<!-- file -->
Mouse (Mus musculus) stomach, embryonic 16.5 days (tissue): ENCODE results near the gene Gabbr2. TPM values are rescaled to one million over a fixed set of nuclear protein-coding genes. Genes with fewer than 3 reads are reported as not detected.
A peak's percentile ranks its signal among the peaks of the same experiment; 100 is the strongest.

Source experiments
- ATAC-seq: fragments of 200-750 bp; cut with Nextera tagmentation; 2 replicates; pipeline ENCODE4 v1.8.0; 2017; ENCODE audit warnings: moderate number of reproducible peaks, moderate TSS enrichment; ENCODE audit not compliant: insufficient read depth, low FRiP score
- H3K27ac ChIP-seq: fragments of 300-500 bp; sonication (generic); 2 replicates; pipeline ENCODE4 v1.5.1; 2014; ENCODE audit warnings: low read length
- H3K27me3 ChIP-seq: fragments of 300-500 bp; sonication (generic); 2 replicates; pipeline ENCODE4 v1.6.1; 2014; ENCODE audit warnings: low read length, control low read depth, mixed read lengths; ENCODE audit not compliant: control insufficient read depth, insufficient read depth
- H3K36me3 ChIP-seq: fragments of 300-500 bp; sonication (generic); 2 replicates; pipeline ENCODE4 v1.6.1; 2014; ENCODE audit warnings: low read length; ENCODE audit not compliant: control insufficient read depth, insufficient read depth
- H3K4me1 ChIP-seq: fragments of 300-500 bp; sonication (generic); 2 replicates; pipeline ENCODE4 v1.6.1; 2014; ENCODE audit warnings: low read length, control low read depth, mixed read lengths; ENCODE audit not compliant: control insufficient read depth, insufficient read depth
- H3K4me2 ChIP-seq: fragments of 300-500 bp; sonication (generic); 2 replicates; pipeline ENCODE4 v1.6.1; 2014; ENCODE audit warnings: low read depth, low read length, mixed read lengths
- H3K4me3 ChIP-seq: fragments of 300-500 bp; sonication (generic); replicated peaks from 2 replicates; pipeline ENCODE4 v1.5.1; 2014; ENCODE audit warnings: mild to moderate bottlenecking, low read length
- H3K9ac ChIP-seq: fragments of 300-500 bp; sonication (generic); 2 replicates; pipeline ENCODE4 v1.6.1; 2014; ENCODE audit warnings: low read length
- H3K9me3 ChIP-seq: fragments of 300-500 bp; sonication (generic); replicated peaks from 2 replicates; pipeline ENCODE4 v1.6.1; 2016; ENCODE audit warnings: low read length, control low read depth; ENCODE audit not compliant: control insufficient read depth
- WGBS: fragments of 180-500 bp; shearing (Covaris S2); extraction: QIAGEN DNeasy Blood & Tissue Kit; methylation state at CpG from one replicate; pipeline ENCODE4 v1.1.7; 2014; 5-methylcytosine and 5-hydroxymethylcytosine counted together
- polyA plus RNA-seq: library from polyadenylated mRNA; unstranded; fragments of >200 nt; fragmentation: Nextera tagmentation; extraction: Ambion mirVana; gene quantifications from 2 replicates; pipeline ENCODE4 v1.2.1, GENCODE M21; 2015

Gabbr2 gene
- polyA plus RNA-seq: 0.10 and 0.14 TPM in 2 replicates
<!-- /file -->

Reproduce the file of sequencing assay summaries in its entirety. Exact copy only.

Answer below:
Mouse (Mus musculus) stomach, embryonic 16.5 days (tissue): ENCODE results near the gene Gabbr2. TPM values are rescaled to one million over a fixed set of nuclear protein-coding genes. Genes with fewer than 3 reads are reported as not detected.
A peak's percentile ranks its signal among the peaks of the same experiment; 100 is the strongest.

Source experiments
- ATAC-seq: fragments of 200-750 bp; cut with Nextera tagmentation; 2 replicates; pipeline ENCODE4 v1.8.0; 2017; ENCODE audit warnings: moderate number of reproducible peaks, moderate TSS enrichment; ENCODE audit not compliant: insufficient read depth, low FRiP score
- H3K27ac ChIP-seq: fragments of 300-500 bp; sonication (generic); 2 replicates; pipeline ENCODE4 v1.5.1; 2014; ENCODE audit warnings: low read length
- H3K27me3 ChIP-seq: fragments of 300-500 bp; sonication (generic); 2 replicates; pipeline ENCODE4 v1.6.1; 2014; ENCODE audit warnings: low read length, control low read depth, mixed read lengths; ENCODE audit not compliant: control insufficient read depth, insufficient read depth
- H3K36me3 ChIP-seq: fragments of 300-500 bp; sonication (generic); 2 replicates; pipeline ENCODE4 v1.6.1; 2014; ENCODE audit warnings: low read length; ENCODE audit not compliant: control insufficient read depth, insufficient read depth
- H3K4me1 ChIP-seq: fragments of 300-500 bp; sonication (generic); 2 replicates; pipeline ENCODE4 v1.6.1; 2014; ENCODE audit warnings: low read length, control low read depth, mixed read lengths; ENCODE audit not compliant: control insufficient read depth, insufficient read depth
- H3K4me2 ChIP-seq: fragments of 300-500 bp; sonication (generic); 2 replicates; pipeline ENCODE4 v1.6.1; 2014; ENCODE audit warnings: low read depth, low read length, mixed read lengths
- H3K4me3 ChIP-seq: fragments of 300-500 bp; sonication (generic); replicated peaks from 2 replicates; pipeline ENCODE4 v1.5.1; 2014; ENCODE audit warnings: mild to moderate bottlenecking, low read length
- H3K9ac ChIP-seq: fragments of 300-500 bp; sonication (generic); 2 replicates; pipeline ENCODE4 v1.6.1; 2014; ENCODE audit warnings: low read length
- H3K9me3 ChIP-seq: fragments of 300-500 bp; sonication (generic); replicated peaks from 2 replicates; pipeline ENCODE4 v1.6.1; 2016; ENCODE audit warnings: low read length, control low read depth; ENCODE audit not compliant: control insufficient read depth
- WGBS: fragments of 180-500 bp; shearing (Covaris S2); extraction: QIAGEN DNeasy Blood & Tissue Kit; methylation state at CpG from one replicate; pipeline ENCODE4 v1.1.7; 2014; 5-methylcytosine and 5-hydroxymethylcytosine counted together
- polyA plus RNA-seq: library from polyadenylated mRNA; unstranded; fragments of >200 nt; fragmentation: Nextera tagmentation; extraction: Ambion mirVana; gene quantifications from 2 replicates; pipeline ENCODE4 v1.2.1, GENCODE M21; 2015

Gabbr2 gene
- polyA plus RNA-seq: 0.10 and 0.14 TPM in 2 replicates